We're back from our stint in Delhi, which, let me tell you, was cold! (comparatively) about 40 degrees at night and as low as 60 during the day. Now we are in Auroville and it is getting hotter by the day.
Delhi was Delhi, in that the air quality is so bad by the time you wake up from your first night there your throat and lungs start to hurt. The pain gets worse over the next two days and you begin to start coughing up lots of gross shit ranging in color from yellow to brackish grey. For whatever reason the chill in the air went straight to the bone unless a pile of blankets covered you when you are indoors, regardless of the time of day. Which just exacerbates the pain in your lungs and increases the gross shit.
Aside form all that, we had a wonderful time in Delhi...sorta. We spent all day, every day, shopping at an incredibly slow rate for the wedding. Thus not completing our extensive list, which was added to nearly daily. Then the familial attack of love and kisses was a routine welcome every time we entered the room, even if we had been in our room for ten minutes. On top of this tensions between our host and his s.o made the last few days uhhh awkward to say the least.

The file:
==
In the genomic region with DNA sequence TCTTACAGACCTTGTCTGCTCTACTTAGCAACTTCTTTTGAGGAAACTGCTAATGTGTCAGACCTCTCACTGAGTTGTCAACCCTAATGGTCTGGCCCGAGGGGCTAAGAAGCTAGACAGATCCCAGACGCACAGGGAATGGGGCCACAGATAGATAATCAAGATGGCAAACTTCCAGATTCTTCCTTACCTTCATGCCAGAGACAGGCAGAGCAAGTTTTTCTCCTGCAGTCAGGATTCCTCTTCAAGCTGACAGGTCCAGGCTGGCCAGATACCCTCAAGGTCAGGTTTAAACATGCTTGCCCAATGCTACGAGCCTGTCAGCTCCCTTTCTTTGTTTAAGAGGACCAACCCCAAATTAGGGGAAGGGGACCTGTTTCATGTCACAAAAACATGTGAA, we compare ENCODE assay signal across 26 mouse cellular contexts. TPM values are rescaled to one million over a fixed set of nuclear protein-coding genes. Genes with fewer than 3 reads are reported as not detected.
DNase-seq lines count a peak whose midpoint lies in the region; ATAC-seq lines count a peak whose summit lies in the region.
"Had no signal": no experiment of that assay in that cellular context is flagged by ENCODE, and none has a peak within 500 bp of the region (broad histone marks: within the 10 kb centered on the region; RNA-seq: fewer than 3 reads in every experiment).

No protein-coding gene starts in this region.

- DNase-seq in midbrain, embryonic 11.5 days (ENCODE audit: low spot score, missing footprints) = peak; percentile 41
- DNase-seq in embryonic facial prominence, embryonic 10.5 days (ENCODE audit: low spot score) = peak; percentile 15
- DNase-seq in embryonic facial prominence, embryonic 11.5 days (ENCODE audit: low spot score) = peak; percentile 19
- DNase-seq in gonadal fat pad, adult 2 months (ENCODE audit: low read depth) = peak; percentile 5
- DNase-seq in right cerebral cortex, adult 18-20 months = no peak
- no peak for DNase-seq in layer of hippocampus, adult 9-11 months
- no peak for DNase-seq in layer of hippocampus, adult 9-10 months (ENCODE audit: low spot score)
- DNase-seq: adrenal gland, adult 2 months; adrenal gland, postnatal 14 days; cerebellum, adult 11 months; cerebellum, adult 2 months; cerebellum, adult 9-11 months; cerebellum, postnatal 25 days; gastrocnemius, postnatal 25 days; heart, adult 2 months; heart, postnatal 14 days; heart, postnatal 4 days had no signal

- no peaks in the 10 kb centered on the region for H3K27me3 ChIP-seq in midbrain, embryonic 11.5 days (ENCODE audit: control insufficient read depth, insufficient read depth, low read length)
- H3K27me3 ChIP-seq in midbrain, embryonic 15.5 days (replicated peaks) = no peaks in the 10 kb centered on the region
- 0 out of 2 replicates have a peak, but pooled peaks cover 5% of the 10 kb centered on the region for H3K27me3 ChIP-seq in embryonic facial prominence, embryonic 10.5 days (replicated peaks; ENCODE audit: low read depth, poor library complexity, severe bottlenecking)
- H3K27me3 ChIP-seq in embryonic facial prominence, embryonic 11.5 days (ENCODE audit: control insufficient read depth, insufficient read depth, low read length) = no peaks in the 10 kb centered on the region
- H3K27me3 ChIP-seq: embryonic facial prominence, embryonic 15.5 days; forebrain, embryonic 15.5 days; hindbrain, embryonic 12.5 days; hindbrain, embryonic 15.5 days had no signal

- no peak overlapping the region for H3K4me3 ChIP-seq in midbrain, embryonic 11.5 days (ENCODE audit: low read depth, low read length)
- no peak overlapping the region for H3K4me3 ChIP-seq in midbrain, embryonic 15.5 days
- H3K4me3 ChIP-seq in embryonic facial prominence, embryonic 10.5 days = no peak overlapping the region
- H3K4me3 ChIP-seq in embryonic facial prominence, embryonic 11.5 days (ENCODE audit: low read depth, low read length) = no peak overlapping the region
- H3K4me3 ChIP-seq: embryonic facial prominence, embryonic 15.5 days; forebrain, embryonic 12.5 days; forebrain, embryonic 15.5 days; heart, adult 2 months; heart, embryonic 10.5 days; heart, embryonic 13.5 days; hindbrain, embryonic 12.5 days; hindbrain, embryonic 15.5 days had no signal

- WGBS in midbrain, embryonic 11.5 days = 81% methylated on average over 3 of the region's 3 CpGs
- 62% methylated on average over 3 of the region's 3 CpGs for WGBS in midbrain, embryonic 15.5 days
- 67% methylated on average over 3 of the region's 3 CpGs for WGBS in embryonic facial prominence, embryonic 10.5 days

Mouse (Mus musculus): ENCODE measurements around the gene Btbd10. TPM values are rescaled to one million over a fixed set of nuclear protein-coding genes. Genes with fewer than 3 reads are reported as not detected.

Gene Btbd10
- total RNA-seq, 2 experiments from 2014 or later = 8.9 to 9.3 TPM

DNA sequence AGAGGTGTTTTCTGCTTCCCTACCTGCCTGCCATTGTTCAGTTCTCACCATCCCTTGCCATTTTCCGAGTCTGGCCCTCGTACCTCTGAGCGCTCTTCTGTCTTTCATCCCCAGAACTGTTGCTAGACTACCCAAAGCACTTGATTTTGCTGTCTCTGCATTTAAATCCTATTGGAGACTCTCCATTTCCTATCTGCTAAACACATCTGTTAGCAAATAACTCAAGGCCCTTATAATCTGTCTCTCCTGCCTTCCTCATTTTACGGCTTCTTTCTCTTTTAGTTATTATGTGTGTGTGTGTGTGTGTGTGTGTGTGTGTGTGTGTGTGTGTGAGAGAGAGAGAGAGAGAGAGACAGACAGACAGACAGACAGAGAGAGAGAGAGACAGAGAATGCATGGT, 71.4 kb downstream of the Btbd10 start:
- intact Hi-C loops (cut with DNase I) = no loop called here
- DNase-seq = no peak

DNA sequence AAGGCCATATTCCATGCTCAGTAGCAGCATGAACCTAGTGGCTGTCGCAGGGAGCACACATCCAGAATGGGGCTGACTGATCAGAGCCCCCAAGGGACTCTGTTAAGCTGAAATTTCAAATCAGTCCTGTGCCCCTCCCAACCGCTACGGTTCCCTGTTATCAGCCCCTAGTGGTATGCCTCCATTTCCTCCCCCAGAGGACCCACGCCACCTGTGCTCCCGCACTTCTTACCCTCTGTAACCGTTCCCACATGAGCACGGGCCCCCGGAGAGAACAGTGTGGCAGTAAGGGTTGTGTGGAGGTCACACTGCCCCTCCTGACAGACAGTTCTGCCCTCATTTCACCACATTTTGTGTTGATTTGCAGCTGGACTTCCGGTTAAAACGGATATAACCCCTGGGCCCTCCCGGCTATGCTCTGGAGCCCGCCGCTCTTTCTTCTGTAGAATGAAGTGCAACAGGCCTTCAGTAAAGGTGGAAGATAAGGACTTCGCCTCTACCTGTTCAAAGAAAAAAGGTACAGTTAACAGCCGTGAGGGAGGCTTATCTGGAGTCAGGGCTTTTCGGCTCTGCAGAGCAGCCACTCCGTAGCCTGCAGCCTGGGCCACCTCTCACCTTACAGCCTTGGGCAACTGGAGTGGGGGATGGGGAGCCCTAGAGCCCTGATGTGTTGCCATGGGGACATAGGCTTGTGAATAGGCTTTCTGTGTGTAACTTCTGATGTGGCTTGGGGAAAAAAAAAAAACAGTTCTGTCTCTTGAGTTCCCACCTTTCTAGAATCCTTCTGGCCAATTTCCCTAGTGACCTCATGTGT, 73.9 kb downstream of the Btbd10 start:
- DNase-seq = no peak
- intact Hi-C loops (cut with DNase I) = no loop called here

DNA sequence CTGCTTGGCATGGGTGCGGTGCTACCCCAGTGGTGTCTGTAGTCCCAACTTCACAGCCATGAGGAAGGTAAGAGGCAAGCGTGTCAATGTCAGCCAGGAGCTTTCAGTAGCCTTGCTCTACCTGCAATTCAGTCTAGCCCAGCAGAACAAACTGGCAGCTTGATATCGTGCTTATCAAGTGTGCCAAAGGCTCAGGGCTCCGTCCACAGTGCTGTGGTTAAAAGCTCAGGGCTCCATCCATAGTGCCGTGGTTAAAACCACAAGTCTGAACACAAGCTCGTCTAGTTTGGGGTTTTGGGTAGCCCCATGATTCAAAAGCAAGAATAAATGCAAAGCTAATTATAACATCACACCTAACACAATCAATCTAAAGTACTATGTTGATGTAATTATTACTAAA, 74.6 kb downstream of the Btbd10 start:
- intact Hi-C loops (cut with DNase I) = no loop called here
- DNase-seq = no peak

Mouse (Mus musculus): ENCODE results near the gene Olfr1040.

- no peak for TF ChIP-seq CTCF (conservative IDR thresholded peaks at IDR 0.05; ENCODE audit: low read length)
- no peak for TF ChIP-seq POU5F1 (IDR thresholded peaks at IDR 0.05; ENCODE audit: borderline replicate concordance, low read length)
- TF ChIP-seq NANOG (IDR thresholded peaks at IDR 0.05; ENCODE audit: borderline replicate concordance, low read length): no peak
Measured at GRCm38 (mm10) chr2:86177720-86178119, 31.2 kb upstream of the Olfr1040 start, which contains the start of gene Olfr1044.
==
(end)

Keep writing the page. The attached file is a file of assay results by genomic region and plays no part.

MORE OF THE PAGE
Upon our departure the airport was awful nice though. India has changed so much and its only been two years. Soon the India I remember will be gone and I’m not sure that’s such a good thing after all.
At BKK we were standing in line and there were four Indian men with huge plasma TV’s checking in. They had bags and bags and crates of stuff they had bought while on business in Bangkok. The richer India gets the more materialistic, as though they are trying desperately to escape the spiritual heritage that was left to them. I wonder if anyone realizes what they are losing. We ended up griping with a professor from Calcutta about the phenomena of prosperity that is both blessing and cursing the subcontinent.
So we were glad to leave Delhi and travel south, through Chennai and onwards to Pondicherry (Pondi). The first couple of days here in Auroville however, was quite the disappointment. We quickly discovered that bureaucratic French, inherently making things unwelcoming and inaccessible, mostly run the city. Needless to say they were very unhelpful in us getting settled. They seem to accept tourists because they know, but probably don’t know that we know, that they are milking us for our external moolah. Thus adding to their ever-growing economy. It seems very much like a gated community with several worthy tourist attractions. One of them not being, repeat not being, a sustainable eco-village.
Not to say that there aren’t wonderful things being done here. The list we have heard of the positive affects of Aurovillians on the community at large and even in the southern bit of India are quite long and worth repeating, but not now. Now we are off to do something other than sit in the dark internet café.
All in all we are slowly settling in and I can safely say the place is growing on me.